The Aftermath of the PCA’s 38th General Assembly (III)
The Church & Politics; Politics & the Church
I had a very liberal professor of ethics when I studied at the Free University of Amsterdam whose name was Harry Kuitert. Most of what he wrote and said was way left of center. He did, however, write one book that bore a fascinating title. Translated it was called Everything is Political, but Politics Isn’t Everything (Alles is politiek maar politiek is niet alles).
There were many speakers from the floor of the General Assembly in Nashville this year who commented that the 2010 Strategic Plan read more like a piece of sociology than it did a biblical plan for moving forward in a conservative Presbyterian affiliation. In the case of “brothers dealing with brothers,” this problem would have been very easy to remedy of course. It seems to me that the request for more explicit biblical backing in the Strategic Plan was not unreasonable, especially in light of the fact that it was demonstrated that exceedingly scant scriptural reference was contained in the 2003 draft of the Strategic Plan. As I said, this was easy to remedy among brothers in the Lord. What came across—at least to me—was a somewhat heavy-handed, top-down response which, to my way of thinking was both unnecessary as well as uncalled for.
Read the Plan!
For those of us who read the plan (apparently, not all did, but rather were prepared simply to “trust the leadership” and vote as the leadership urged them), having some scriptural backing at key points would most definitely have enhanced both the plan itself and the process of discussion. One can only wonder why there was such resistance to going back to the “drawing board.” Without being ridiculous about simply adding Scripture or being overwrought, the plan could have been greatly enhanced by indicating that the intent and purpose of the plan was to point the PCA in a biblical direction moving forward.
Having been delegated by a local Session and failing to read the Strategic Plan is both unconscionable and irresponsible. In order to facilitate the delegate’s understanding of the plan, PCA headquarters even published a yellow highlighted version on the PCA’s web site. It really doesn’t get much easier or more accommodating than that! Knowing that this was going to be a major item on the agenda, some delegates failed (miserably) to do their requisite homework. I trust they will never allow something like this to happen again.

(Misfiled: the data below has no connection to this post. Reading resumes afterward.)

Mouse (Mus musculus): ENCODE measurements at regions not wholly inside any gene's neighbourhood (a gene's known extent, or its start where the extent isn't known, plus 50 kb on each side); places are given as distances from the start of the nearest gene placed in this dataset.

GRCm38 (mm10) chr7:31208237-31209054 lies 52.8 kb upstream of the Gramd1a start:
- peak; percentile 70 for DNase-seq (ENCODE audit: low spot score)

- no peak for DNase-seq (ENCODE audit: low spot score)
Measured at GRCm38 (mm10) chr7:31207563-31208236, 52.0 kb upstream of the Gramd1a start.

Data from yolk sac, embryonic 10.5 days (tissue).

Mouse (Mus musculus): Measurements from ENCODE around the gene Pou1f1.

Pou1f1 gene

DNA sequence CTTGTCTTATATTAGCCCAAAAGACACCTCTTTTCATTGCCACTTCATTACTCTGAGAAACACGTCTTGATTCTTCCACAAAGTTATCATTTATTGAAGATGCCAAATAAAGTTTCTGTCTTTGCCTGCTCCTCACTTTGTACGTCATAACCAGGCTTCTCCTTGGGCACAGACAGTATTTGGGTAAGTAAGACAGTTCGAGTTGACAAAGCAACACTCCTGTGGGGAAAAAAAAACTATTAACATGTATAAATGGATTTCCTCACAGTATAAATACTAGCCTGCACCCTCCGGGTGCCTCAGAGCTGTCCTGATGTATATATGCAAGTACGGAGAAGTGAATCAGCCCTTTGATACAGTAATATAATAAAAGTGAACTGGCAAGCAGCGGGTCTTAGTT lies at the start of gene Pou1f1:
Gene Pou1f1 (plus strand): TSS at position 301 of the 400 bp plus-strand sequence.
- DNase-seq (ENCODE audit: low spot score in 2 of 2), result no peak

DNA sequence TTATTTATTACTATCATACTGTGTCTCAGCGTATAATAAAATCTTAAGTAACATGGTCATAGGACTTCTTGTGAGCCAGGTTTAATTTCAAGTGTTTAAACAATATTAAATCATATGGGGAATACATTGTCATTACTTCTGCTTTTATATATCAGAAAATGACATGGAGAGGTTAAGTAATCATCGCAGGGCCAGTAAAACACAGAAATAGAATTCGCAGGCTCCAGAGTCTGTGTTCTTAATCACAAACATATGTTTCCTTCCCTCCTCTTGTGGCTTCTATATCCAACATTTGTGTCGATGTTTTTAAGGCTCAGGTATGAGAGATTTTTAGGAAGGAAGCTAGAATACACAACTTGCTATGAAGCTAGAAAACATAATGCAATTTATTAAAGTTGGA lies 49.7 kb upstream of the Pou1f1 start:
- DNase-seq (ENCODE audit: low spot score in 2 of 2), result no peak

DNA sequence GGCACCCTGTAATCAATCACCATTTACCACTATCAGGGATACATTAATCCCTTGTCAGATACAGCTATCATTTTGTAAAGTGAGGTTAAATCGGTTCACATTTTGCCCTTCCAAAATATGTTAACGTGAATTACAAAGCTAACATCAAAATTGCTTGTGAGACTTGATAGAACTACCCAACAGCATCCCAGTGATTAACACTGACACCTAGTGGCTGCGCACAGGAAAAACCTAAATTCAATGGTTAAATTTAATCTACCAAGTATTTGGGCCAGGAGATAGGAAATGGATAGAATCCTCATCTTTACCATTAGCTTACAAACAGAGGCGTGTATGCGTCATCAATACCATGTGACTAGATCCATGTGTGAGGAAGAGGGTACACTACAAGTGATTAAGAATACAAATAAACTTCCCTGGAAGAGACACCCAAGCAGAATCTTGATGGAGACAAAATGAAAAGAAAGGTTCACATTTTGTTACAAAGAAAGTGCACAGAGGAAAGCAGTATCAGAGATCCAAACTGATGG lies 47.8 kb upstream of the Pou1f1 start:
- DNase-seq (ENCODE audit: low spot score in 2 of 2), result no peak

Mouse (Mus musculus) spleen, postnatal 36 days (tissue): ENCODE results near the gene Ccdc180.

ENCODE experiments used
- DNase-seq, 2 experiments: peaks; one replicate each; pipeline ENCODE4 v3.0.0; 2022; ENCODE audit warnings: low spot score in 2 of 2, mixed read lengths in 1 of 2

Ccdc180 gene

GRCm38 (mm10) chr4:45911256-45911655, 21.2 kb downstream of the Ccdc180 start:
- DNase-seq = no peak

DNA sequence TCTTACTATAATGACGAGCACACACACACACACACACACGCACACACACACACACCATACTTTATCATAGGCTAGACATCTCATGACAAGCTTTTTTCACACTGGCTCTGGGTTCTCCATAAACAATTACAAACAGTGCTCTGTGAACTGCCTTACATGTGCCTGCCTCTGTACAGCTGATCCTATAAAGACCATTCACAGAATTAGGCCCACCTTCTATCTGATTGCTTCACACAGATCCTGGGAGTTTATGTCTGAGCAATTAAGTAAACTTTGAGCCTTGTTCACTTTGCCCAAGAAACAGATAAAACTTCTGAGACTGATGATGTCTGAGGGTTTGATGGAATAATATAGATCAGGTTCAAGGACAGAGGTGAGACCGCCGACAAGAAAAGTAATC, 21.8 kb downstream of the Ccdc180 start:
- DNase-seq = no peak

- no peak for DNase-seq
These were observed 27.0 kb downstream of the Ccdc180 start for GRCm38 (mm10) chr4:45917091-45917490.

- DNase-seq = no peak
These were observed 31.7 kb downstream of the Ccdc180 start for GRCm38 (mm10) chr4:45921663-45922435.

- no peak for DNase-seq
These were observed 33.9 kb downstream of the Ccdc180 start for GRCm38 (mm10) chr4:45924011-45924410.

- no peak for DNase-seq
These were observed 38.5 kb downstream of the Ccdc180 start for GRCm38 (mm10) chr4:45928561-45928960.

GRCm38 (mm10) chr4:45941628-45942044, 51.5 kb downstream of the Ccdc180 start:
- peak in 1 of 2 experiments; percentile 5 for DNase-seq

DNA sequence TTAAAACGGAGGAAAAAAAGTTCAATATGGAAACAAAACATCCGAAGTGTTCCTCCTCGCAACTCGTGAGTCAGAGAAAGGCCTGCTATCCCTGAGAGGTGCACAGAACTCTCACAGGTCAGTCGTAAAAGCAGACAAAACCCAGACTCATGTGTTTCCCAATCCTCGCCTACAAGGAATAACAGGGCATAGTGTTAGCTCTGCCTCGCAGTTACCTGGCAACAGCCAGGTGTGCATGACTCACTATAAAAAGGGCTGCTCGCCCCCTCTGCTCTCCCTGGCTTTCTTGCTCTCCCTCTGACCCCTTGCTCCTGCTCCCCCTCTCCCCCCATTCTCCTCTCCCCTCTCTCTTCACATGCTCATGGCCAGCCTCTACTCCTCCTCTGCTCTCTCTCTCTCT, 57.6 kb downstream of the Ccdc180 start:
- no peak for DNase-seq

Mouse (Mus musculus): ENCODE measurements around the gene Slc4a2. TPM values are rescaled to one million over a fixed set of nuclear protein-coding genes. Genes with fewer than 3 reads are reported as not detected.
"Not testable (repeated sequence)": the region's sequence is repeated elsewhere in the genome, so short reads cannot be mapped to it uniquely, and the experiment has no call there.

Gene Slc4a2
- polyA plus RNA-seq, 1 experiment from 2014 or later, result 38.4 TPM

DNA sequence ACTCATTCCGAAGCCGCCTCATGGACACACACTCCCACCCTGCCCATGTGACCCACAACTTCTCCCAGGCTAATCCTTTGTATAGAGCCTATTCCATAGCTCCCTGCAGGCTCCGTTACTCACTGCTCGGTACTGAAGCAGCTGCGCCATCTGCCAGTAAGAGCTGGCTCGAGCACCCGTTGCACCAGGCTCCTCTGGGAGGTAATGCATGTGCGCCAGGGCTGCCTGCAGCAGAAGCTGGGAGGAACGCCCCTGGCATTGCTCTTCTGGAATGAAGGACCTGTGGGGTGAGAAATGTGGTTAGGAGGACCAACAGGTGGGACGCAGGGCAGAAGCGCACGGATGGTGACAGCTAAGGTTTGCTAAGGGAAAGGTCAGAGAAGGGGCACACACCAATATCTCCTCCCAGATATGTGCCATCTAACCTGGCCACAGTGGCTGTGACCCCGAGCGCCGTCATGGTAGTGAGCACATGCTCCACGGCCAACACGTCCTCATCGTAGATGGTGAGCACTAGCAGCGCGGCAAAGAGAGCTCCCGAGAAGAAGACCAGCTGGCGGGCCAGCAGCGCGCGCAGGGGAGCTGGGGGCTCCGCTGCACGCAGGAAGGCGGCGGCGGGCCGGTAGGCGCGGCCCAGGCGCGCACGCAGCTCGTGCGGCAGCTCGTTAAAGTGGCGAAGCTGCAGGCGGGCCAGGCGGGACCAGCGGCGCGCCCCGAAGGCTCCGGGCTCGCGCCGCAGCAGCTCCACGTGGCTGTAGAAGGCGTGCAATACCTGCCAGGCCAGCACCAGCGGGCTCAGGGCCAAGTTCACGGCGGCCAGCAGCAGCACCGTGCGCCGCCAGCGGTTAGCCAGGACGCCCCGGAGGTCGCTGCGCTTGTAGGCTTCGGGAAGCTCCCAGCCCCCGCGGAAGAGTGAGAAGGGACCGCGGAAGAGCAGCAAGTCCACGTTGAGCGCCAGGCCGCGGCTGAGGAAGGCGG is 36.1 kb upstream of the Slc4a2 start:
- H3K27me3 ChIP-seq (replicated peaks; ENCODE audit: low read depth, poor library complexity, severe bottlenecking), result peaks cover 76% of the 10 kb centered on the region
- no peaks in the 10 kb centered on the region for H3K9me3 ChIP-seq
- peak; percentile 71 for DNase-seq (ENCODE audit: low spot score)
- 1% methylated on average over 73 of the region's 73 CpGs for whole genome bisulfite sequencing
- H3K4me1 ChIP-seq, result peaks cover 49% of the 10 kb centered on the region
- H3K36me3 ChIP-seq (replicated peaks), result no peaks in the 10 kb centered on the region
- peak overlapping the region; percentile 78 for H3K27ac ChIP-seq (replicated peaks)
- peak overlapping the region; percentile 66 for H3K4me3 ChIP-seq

Let me be clear about what I mean when I refer to scriptural references: I am not referring to some “over the top” proof-texting mentality, nor do I think the other delegates who requested more biblical backing were requiring that either. In other words, we were not expecting a spate of Scripture quotes at the end of every sentence of the plan. On the other hand, it would have been helpful, for example, to explain Theme #3. “In God’s Global Mission. A summary of the proposed means is to provide internal means and will to make the PCA a significant contributor to God’s Global Mission (including learning from the global church, as well as unifying ourselves to minister to and with the global church).” (Emphasis added.)
Since I spoke to this particular “Theme” on the floor of GA, allow me a moment to recap what I said. First, some scriptural reference as to precisely how the PCA was going to provide means and will, internal or otherwise, to make the PCA a significant contributor to God’s Global Mission would have gone a long way. Are we simply going to accomplish that by fiat? By declaration? What are the means that are going to be used? Who is going to decide what those means are and are not? Hasn’t the PCA been striving arduously and manfully to be a significant contributor to missions in the past? How is this going to be different? What have we missed in the past that has caused us to be so derelict and delinquent in our duties as far as missions is concerned? Furthermore, as I stated at GA, who will determine precisely what the address of “the global church” is? Is there, de facto, such an address? If there is, why haven’t we been knocking on the door of the global church before? Who will determine what the PCA incorporates from the global church? Who will judge the judges who will decide what we keep and what we jettison from the global church? I’m just askin’, because it seems to me that these are very important questions than demand answers if we are to move forward together. Lord willing, I’ll come back to this in subsequent installments.